Sunday, 8 November 2009

Sketches of Scottish History (4)

Druids and early Britons, for it represented their
sun-god Hoius, of Eastern mythology (the offspring
of Deo and Virgo, which the Egyptians represented
by the Sphinx), as also Baldur, the loved and early
lost, whose tale in the Norse mythology is like a
sunshiny fragment of Ionian life, dropped into the
stormy centre of Scandinavian existence. For
Baldur, the holiest Druids sought with prayers and
ceremonies on the sixth day of the moon the mistletoe
which grew on the sacred oak. Its discovery
was hailed with songs and sacrifices of white bulls.
None but the chief priest might gather it, which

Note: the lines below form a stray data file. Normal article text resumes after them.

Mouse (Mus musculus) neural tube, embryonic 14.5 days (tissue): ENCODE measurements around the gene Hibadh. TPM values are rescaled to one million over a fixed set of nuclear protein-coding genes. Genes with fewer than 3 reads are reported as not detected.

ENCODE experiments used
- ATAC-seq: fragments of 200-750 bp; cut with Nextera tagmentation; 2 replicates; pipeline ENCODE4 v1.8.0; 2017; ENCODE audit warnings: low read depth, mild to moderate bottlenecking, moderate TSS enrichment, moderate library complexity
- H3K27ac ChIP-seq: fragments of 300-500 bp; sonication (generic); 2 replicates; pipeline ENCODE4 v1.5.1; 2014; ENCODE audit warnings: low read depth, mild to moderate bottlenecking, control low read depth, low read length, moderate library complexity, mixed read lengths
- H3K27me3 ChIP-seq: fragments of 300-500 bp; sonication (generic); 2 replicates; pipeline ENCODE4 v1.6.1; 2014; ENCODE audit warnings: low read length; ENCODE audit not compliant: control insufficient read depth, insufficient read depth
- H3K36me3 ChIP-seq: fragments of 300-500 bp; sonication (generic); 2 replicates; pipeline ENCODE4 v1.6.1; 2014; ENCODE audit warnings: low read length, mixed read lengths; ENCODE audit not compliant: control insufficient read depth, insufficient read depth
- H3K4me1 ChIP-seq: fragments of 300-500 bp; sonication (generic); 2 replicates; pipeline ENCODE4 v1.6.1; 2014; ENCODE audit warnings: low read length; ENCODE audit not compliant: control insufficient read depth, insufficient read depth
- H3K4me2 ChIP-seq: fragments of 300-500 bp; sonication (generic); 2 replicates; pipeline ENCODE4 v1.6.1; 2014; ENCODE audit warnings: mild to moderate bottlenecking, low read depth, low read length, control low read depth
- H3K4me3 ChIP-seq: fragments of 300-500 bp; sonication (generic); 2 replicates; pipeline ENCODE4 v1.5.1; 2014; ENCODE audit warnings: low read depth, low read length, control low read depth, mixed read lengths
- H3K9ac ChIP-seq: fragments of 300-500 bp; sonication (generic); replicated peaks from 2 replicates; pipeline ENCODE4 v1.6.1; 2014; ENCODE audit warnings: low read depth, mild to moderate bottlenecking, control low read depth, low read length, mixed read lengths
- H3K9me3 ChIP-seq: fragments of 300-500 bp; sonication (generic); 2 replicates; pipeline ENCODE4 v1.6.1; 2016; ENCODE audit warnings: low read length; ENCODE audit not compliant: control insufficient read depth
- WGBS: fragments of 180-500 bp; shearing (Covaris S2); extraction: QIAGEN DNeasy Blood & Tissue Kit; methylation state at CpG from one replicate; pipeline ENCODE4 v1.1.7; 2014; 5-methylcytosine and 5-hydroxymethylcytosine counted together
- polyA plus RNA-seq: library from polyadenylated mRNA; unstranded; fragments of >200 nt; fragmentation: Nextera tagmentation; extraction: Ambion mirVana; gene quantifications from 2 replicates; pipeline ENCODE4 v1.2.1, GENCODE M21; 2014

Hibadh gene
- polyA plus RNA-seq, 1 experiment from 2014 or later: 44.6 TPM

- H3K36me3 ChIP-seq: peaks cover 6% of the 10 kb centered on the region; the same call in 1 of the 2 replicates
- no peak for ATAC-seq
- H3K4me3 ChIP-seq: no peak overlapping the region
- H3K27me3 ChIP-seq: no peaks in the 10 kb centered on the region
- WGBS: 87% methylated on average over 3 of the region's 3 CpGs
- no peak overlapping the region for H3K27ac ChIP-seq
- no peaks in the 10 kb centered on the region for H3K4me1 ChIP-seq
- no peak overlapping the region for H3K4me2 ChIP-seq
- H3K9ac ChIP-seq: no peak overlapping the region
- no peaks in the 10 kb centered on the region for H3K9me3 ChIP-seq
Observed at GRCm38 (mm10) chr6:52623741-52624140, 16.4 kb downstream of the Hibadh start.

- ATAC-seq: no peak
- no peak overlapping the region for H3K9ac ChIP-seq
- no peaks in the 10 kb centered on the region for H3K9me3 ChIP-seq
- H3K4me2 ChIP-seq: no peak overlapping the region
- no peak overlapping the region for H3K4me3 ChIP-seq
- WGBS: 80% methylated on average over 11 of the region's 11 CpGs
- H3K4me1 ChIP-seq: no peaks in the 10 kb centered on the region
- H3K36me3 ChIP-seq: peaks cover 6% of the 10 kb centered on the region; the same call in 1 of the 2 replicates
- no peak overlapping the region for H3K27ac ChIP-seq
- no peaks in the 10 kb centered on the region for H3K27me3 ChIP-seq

was done by separating it from the tree with a
golden knife. It was caught in the robe of a priest,
and on no account allowed to touch the ground. In
Denmark, Sweden and Norway, it has still names
equivalent to u Baldur brow." It was in high
reputation with all pretenders to the black art, and
is authoritatively said to possess the power of
resisting lightning. It grows in abundance in central
Texas, and it is currently believed that even if
the tree on which it grew were blasted by lightning,
it was always uninjured. Chandler says that the
custom of decking the house at Christmas with mistletoe
is of pagan origin, and was done by the
Druids to allure and comfort the sylvan spirits during
the sleep of nature."

No comments:

Post a Comment